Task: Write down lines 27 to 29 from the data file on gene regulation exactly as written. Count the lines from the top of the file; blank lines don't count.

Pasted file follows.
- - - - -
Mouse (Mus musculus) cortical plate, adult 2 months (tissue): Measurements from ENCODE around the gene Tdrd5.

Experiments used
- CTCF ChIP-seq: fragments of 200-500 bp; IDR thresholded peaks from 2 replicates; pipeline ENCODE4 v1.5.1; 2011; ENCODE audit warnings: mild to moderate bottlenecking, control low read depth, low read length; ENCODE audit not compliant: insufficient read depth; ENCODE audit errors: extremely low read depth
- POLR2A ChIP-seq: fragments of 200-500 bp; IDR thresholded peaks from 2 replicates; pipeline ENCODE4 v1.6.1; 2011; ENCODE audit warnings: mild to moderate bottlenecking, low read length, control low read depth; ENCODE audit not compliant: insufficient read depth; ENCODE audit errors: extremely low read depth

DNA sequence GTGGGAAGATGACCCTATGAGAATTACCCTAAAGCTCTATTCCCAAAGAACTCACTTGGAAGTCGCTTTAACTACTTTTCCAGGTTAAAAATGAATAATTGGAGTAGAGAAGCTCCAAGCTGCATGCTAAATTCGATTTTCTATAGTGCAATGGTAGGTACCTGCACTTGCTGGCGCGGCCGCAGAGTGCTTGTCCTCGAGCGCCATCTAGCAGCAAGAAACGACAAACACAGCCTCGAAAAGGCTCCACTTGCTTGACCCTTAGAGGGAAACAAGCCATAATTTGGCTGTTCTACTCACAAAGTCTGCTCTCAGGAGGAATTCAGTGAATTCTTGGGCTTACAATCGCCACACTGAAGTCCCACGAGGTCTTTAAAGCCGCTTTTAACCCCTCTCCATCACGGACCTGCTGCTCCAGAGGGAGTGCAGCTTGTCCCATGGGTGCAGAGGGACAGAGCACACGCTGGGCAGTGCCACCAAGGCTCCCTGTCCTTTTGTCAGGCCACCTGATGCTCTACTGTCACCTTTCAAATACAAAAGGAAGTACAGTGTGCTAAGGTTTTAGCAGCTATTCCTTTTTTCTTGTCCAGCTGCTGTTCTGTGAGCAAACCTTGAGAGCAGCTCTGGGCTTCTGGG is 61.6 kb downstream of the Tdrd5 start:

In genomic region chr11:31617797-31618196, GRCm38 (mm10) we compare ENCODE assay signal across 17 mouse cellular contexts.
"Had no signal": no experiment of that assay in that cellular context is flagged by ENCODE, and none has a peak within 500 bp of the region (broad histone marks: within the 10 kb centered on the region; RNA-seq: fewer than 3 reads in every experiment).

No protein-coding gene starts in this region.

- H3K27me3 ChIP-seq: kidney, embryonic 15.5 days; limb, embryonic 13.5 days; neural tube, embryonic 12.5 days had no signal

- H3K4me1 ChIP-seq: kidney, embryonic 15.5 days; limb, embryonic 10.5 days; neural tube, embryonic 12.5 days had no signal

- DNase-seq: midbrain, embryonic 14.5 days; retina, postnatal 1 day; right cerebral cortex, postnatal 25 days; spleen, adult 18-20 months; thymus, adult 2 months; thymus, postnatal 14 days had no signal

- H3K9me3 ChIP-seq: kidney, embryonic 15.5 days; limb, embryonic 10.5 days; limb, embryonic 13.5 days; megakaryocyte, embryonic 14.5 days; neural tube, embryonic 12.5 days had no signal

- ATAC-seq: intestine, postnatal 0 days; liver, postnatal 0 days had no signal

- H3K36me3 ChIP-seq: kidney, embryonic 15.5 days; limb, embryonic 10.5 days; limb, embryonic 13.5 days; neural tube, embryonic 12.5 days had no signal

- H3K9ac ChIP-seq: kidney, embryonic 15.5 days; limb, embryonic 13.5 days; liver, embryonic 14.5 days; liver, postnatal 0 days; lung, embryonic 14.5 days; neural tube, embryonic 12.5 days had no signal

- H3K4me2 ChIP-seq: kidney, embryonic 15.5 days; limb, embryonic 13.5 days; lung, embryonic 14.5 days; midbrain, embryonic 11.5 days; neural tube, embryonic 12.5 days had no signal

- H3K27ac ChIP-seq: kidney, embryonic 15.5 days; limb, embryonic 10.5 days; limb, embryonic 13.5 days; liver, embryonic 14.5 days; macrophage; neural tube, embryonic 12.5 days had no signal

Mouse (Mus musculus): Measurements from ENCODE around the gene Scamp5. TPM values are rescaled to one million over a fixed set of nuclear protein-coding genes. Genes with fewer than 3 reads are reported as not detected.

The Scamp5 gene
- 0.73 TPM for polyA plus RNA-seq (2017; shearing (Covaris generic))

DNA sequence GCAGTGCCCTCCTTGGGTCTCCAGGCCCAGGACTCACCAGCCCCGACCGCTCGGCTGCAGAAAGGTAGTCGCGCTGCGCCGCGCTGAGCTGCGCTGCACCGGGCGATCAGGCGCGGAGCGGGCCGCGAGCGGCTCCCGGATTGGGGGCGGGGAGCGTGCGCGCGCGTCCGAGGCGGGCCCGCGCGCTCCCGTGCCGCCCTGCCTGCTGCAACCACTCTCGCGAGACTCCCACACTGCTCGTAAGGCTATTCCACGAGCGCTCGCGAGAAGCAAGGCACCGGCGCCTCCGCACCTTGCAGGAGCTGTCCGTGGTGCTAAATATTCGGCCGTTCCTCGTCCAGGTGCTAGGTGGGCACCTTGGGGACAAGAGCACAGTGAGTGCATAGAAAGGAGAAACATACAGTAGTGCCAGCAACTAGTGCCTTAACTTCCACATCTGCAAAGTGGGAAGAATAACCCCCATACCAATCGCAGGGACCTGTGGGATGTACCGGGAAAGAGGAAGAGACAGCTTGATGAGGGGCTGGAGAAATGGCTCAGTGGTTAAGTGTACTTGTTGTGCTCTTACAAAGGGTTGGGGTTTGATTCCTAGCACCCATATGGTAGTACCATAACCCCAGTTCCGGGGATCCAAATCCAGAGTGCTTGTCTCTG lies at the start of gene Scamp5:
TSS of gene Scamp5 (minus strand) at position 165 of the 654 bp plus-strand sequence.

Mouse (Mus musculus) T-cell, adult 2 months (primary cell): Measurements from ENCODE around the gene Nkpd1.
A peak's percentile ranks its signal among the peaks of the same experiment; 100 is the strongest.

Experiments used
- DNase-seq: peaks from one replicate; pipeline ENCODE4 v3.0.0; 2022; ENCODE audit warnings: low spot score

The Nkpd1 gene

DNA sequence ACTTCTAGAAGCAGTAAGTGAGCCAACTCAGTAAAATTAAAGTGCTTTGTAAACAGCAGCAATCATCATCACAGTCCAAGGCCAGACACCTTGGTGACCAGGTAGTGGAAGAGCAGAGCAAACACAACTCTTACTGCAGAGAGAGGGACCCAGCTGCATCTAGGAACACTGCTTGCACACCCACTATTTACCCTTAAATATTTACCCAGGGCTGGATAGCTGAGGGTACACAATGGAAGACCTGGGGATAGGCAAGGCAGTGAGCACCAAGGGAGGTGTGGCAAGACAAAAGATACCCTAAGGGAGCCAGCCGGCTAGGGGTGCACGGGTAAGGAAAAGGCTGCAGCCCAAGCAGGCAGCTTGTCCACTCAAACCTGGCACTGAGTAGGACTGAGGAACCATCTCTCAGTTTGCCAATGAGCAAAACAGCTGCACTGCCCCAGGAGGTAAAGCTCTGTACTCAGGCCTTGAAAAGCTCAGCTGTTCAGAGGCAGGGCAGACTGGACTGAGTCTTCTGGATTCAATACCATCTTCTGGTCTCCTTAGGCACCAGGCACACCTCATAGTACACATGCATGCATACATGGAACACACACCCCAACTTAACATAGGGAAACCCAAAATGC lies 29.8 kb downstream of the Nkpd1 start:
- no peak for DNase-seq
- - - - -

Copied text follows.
The Nkpd1 gene

DNA sequence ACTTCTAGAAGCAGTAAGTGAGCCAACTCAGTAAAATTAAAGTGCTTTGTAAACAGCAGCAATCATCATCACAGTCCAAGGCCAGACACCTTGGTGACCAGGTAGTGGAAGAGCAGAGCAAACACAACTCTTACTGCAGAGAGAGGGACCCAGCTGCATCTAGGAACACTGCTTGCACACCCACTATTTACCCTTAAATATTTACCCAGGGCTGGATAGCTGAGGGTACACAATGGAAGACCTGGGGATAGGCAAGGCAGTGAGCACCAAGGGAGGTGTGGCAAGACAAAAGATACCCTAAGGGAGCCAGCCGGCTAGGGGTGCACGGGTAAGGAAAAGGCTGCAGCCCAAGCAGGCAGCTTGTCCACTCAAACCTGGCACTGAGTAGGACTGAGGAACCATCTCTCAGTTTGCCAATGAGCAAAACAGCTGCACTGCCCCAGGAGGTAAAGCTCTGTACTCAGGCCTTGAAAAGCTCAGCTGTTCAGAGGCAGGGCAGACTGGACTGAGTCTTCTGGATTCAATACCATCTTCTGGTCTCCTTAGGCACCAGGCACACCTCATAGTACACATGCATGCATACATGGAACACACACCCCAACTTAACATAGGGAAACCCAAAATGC lies 29.8 kb downstream of the Nkpd1 start:
- no peak for DNase-seq